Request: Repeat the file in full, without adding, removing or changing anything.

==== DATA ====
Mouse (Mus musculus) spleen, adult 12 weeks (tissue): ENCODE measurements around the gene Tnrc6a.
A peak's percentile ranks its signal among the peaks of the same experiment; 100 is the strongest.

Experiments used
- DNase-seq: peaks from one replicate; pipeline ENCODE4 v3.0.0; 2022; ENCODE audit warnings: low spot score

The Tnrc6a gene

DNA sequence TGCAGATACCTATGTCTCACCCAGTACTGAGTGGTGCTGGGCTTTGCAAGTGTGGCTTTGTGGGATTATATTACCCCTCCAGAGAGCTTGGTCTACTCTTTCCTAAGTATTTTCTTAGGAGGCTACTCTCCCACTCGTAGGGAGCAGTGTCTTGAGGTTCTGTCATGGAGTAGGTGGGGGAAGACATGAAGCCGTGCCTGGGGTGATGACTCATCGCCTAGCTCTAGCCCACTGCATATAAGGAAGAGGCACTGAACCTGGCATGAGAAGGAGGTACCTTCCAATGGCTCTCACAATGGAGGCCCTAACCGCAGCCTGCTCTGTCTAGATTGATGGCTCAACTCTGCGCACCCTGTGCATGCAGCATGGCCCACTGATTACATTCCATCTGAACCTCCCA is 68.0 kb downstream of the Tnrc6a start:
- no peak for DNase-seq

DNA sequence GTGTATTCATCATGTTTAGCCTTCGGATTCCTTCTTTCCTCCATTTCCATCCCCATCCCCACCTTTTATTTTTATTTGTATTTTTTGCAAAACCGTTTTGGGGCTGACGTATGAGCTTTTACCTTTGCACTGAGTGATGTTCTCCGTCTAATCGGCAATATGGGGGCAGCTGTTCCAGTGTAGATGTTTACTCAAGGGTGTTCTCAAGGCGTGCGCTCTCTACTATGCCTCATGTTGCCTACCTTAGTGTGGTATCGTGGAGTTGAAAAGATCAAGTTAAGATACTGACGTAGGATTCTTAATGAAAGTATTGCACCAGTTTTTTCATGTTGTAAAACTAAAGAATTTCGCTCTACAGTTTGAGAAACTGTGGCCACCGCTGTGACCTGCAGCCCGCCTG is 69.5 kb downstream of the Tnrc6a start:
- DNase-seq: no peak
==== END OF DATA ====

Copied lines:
Mouse (Mus musculus) spleen, adult 12 weeks (tissue): ENCODE measurements around the gene Tnrc6a.
A peak's percentile ranks its signal among the peaks of the same experiment; 100 is the strongest.

Experiments used
- DNase-seq: peaks from one replicate; pipeline ENCODE4 v3.0.0; 2022; ENCODE audit warnings: low spot score

The Tnrc6a gene

DNA sequence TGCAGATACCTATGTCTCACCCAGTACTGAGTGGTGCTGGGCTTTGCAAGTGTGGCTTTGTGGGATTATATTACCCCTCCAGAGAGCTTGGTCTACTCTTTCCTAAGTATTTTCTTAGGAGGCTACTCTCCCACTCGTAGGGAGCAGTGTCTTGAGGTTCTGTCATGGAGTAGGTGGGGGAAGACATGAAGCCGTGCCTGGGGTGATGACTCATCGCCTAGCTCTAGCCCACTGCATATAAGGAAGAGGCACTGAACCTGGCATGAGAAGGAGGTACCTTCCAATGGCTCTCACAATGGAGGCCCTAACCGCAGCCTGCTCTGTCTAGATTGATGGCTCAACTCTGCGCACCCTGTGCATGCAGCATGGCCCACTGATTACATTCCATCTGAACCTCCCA is 68.0 kb downstream of the Tnrc6a start:
- no peak for DNase-seq

DNA sequence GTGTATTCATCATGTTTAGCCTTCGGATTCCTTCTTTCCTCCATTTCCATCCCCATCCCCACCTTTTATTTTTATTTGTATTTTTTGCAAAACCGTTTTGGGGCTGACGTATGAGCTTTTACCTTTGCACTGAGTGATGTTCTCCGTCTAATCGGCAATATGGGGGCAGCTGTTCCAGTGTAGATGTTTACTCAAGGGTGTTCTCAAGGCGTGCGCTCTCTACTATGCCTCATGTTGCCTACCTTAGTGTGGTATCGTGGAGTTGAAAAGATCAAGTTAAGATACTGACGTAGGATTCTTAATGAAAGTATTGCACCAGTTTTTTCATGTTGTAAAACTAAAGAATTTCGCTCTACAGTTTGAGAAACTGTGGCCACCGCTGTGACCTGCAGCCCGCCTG is 69.5 kb downstream of the Tnrc6a start:
- DNase-seq: no peak